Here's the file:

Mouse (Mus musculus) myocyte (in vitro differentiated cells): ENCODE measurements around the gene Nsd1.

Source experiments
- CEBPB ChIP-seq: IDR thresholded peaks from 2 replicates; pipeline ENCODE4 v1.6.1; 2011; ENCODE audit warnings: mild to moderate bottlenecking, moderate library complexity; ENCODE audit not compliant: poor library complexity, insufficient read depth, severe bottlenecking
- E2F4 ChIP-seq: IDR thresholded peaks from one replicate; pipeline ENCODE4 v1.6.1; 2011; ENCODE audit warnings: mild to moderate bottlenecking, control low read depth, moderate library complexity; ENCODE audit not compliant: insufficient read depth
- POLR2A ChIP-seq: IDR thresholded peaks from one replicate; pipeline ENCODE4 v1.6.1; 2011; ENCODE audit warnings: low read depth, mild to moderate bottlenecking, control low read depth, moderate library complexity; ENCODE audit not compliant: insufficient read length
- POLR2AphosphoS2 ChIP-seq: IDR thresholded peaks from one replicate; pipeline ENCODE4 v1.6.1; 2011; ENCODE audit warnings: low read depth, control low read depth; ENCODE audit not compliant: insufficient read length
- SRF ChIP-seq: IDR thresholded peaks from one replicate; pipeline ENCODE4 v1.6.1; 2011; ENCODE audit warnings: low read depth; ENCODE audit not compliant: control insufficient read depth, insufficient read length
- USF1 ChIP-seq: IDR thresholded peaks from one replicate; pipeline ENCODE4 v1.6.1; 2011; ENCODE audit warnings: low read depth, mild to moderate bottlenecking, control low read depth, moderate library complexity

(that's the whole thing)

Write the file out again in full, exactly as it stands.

Mouse (Mus musculus) myocyte (in vitro differentiated cells): ENCODE measurements around the gene Nsd1.

Source experiments
- CEBPB ChIP-seq: IDR thresholded peaks from 2 replicates; pipeline ENCODE4 v1.6.1; 2011; ENCODE audit warnings: mild to moderate bottlenecking, moderate library complexity; ENCODE audit not compliant: poor library complexity, insufficient read depth, severe bottlenecking
- E2F4 ChIP-seq: IDR thresholded peaks from one replicate; pipeline ENCODE4 v1.6.1; 2011; ENCODE audit warnings: mild to moderate bottlenecking, control low read depth, moderate library complexity; ENCODE audit not compliant: insufficient read depth
- POLR2A ChIP-seq: IDR thresholded peaks from one replicate; pipeline ENCODE4 v1.6.1; 2011; ENCODE audit warnings: low read depth, mild to moderate bottlenecking, control low read depth, moderate library complexity; ENCODE audit not compliant: insufficient read length
- POLR2AphosphoS2 ChIP-seq: IDR thresholded peaks from one replicate; pipeline ENCODE4 v1.6.1; 2011; ENCODE audit warnings: low read depth, control low read depth; ENCODE audit not compliant: insufficient read length
- SRF ChIP-seq: IDR thresholded peaks from one replicate; pipeline ENCODE4 v1.6.1; 2011; ENCODE audit warnings: low read depth; ENCODE audit not compliant: control insufficient read depth, insufficient read length
- USF1 ChIP-seq: IDR thresholded peaks from one replicate; pipeline ENCODE4 v1.6.1; 2011; ENCODE audit warnings: low read depth, mild to moderate bottlenecking, control low read depth, moderate library complexity